And thanks for the idea of thumbnails. It sure makes sense.

          Cheers,
          Marc

  3. Jan Yorke October 18, 2011 at 8:17 am #

    Timing is everything. Change (healing) often erupts after an emotionally significant experience. My years working with people in the throws of addiction has taught me much, but the insights I have gained looking through a neurobiological lens have added some missing pieces to that puzzle. I think about long and short alelles on the 17 chromosome, the impact of trauma (ever so slight) on a sensitive soul, the importance of epigenetics……….Sometimes its about trying to survive the rawness of life – the only way some people can do it is to seek solice in a chemical. It is about survival at times. Marc this has been a facinating read for me in so many ways (just finished the book). Its not about disease vs choice, I agree.

  4. Marc October 19, 2011 at 8:53 am #

    Thanks, Jan! (Jan took two courses with me, at least one of which focused on the neuroscience of emotion and emotional development.) You really do get the sensitivity angle, and yes some degree of emotional sensitivity is innate. Different alleles (different “versions”) of a gene — especially a gene that helps build brain structure — can have quite massive effects on dimensions of personality: one’s tolerance to separation anxiety, one’s capacity for self-control, one’s resistance to psychological pain. So genes influence our tendency (and I do mean tendency — our fates are not determined by our genes) to become an addict, or at least to have to struggle with addiction. Problems get their foothold when those tendencies are amplified by environmental events that are universally difficult. When you lose a partner, or a job, or a parent, life is rough for a while, regardless of who you are. But if that loss compounds a genetic tendency to be sensitive to loss, then you are really in the danger zone.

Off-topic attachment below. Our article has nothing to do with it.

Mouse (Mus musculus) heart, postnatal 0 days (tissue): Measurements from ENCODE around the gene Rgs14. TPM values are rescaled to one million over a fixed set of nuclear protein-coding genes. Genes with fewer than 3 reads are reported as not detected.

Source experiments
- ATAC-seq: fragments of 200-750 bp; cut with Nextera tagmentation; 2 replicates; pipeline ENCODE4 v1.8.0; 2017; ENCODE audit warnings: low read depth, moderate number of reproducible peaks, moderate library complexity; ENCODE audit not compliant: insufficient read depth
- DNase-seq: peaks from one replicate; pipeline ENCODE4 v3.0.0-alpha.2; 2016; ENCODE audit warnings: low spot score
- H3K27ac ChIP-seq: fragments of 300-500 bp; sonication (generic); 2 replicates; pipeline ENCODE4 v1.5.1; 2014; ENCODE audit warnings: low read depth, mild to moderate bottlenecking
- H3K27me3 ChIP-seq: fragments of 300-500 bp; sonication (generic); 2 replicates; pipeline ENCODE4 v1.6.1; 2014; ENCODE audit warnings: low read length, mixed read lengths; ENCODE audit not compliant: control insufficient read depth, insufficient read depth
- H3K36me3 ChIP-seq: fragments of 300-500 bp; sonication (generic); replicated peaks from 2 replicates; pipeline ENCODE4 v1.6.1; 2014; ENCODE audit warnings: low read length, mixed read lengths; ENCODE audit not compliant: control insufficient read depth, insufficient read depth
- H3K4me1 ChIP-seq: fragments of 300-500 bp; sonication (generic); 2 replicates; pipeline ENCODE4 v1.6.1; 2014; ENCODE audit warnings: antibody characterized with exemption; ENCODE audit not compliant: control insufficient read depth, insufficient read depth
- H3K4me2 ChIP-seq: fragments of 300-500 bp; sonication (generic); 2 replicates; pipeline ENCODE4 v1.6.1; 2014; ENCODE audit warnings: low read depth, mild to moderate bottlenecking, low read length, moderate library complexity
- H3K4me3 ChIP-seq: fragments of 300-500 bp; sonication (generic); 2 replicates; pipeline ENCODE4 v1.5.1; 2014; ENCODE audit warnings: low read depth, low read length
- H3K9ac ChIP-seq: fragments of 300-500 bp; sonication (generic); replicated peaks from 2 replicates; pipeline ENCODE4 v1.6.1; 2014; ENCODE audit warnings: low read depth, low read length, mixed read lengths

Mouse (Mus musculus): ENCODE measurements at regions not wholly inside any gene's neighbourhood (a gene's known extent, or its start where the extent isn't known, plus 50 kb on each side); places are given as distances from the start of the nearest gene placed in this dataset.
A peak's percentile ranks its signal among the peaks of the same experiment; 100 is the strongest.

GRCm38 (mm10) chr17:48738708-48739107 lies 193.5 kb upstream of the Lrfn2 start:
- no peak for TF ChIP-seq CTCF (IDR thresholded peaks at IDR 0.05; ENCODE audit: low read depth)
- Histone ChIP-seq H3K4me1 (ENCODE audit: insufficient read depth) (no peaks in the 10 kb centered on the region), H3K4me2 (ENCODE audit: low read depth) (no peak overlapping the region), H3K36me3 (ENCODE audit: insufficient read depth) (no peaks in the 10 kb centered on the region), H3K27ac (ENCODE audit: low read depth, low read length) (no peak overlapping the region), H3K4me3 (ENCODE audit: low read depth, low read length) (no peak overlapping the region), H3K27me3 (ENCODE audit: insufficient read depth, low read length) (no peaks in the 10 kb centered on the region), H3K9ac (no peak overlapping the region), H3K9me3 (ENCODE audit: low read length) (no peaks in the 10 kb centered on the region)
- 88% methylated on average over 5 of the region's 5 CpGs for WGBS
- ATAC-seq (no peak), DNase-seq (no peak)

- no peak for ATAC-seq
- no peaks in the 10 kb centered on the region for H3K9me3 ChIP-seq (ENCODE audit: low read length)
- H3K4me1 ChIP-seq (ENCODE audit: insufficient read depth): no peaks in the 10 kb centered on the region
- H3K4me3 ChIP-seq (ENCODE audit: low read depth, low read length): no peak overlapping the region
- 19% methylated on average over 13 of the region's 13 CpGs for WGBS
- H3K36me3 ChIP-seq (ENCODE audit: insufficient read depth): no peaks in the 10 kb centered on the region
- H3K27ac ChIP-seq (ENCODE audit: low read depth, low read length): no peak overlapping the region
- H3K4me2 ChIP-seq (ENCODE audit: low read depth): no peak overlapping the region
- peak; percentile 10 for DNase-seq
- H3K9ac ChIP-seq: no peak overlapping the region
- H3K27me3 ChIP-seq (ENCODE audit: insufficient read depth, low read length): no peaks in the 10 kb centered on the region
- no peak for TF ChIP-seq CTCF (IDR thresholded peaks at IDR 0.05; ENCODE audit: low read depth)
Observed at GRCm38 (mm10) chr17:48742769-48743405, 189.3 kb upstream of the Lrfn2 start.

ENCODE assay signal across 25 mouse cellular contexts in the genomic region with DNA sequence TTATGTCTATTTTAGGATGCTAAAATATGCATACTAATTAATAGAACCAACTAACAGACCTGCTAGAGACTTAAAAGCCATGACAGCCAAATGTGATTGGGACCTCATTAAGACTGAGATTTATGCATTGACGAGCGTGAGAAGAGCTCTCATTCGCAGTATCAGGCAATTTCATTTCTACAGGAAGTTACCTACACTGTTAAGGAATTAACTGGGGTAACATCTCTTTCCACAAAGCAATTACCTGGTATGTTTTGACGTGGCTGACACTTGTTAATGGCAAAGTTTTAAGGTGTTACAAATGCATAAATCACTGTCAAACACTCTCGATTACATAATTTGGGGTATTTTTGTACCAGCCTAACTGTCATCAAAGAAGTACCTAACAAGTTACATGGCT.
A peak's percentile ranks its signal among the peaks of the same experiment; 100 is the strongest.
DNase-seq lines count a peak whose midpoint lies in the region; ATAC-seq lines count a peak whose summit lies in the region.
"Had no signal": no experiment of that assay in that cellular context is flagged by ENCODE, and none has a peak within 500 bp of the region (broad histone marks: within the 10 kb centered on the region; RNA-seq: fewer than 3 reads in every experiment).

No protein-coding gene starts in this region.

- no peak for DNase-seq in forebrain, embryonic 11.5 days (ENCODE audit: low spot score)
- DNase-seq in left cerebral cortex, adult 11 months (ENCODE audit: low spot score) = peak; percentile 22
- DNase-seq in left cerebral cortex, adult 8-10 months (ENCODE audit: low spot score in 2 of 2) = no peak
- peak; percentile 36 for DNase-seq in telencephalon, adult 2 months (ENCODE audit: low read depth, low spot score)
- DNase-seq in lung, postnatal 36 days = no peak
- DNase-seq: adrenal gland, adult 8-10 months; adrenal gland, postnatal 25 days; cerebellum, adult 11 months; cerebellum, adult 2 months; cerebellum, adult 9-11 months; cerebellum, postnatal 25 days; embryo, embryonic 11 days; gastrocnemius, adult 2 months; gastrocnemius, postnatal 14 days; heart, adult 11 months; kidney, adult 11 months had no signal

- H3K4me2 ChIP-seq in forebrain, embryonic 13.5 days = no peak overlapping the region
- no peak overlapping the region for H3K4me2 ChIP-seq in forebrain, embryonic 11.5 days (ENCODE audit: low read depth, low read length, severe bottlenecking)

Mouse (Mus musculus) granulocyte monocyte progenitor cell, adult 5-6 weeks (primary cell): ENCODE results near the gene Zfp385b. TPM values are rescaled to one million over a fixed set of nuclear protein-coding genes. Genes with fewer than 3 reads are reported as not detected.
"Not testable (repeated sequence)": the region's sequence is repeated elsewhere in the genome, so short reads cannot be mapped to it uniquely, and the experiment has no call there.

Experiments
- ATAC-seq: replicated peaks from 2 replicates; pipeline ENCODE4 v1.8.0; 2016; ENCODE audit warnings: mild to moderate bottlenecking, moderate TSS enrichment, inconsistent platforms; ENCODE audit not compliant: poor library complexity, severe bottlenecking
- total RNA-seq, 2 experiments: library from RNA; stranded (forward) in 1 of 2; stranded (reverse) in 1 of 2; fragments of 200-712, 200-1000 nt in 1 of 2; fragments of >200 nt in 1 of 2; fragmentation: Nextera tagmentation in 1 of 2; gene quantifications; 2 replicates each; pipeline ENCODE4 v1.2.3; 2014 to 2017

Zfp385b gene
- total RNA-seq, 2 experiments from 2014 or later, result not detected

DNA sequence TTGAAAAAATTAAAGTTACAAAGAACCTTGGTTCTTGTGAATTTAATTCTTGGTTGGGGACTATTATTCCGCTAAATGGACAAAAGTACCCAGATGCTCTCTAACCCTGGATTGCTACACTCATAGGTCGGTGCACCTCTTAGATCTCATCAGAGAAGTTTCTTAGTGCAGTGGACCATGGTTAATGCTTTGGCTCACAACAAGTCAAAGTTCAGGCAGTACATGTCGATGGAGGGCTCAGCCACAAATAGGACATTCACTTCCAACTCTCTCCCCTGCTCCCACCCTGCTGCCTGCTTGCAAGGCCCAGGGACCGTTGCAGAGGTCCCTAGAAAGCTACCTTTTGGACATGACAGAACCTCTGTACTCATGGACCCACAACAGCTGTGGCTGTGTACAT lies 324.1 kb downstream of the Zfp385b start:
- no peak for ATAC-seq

I’ve generally assumed that I was sensitive temperamentally and THEN got smacked by those years in boarding school, and then, oh yeah, I landed in Berkeley in the heyday of the drug movement. That mix of genes and experiences was a perfect recipe for me to become an addict.